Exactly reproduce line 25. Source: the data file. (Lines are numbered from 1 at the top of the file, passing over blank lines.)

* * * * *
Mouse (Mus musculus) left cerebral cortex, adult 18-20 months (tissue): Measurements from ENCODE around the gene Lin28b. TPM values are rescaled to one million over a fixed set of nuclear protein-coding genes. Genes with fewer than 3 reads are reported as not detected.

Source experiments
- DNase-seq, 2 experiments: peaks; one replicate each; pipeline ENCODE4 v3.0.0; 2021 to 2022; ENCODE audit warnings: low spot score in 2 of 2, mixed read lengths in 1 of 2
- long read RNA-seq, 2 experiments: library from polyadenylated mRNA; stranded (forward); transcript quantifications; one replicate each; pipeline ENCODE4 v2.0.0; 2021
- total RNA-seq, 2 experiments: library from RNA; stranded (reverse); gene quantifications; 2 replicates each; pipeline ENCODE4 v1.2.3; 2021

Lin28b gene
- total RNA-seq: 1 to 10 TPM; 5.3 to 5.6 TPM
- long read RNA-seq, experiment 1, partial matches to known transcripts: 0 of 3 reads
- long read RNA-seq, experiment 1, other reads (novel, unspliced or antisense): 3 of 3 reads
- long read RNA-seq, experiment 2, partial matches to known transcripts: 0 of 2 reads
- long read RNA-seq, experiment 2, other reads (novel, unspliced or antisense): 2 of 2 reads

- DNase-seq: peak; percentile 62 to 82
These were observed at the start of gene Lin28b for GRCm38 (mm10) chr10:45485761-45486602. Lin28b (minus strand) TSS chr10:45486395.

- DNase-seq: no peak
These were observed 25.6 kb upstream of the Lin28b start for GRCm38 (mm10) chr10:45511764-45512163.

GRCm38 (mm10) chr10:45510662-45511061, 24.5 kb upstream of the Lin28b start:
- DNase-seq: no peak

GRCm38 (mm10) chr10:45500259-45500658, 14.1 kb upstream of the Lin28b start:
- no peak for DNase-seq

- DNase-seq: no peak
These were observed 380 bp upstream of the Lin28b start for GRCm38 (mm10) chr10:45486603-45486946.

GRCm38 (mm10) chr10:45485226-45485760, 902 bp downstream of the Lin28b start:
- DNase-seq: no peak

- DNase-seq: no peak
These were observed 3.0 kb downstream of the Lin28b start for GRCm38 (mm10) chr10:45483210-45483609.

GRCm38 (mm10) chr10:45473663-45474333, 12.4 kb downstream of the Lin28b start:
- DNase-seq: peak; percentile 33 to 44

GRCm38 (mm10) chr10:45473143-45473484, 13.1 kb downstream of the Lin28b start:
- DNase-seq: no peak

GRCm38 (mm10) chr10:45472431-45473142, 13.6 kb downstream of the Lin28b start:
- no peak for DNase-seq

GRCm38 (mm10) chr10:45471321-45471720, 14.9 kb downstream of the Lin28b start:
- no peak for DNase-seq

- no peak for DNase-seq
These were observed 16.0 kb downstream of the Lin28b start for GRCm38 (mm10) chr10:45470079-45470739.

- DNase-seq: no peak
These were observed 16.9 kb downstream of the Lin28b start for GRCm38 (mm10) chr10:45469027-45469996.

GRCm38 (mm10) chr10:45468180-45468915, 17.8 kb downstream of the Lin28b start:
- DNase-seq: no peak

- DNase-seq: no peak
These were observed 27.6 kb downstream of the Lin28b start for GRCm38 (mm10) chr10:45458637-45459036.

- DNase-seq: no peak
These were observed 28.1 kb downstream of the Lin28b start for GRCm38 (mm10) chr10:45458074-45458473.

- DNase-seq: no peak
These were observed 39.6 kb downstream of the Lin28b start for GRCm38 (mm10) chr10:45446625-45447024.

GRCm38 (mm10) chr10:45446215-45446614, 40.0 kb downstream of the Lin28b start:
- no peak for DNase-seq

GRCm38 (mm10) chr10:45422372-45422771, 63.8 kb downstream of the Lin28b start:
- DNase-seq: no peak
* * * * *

These were observed 3.0 kb downstream of the Lin28b start for GRCm38 (mm10) chr10:45483210-45483609.